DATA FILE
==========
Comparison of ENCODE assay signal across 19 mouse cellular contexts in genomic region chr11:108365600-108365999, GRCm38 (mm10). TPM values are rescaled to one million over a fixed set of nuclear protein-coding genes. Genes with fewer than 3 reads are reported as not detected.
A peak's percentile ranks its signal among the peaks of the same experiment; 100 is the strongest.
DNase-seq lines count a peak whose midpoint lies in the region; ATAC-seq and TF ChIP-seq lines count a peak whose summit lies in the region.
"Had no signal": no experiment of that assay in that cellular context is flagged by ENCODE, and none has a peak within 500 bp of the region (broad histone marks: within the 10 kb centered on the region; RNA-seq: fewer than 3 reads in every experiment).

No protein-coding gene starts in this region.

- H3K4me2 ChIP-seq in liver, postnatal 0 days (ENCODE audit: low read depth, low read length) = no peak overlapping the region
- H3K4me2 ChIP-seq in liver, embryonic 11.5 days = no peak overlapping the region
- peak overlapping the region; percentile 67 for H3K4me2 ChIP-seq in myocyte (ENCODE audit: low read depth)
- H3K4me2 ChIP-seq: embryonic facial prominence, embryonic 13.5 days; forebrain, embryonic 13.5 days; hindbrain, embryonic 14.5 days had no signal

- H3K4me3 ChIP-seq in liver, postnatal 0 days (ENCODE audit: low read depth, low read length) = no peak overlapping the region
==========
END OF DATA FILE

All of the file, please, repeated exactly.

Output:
Comparison of ENCODE assay signal across 19 mouse cellular contexts in genomic region chr11:108365600-108365999, GRCm38 (mm10). TPM values are rescaled to one million over a fixed set of nuclear protein-coding genes. Genes with fewer than 3 reads are reported as not detected.
A peak's percentile ranks its signal among the peaks of the same experiment; 100 is the strongest.
DNase-seq lines count a peak whose midpoint lies in the region; ATAC-seq and TF ChIP-seq lines count a peak whose summit lies in the region.
"Had no signal": no experiment of that assay in that cellular context is flagged by ENCODE, and none has a peak within 500 bp of the region (broad histone marks: within the 10 kb centered on the region; RNA-seq: fewer than 3 reads in every experiment).

No protein-coding gene starts in this region.

- H3K4me2 ChIP-seq in liver, postnatal 0 days (ENCODE audit: low read depth, low read length) = no peak overlapping the region
- H3K4me2 ChIP-seq in liver, embryonic 11.5 days = no peak overlapping the region
- peak overlapping the region; percentile 67 for H3K4me2 ChIP-seq in myocyte (ENCODE audit: low read depth)
- H3K4me2 ChIP-seq: embryonic facial prominence, embryonic 13.5 days; forebrain, embryonic 13.5 days; hindbrain, embryonic 14.5 days had no signal

- H3K4me3 ChIP-seq in liver, postnatal 0 days (ENCODE audit: low read depth, low read length) = no peak overlapping the region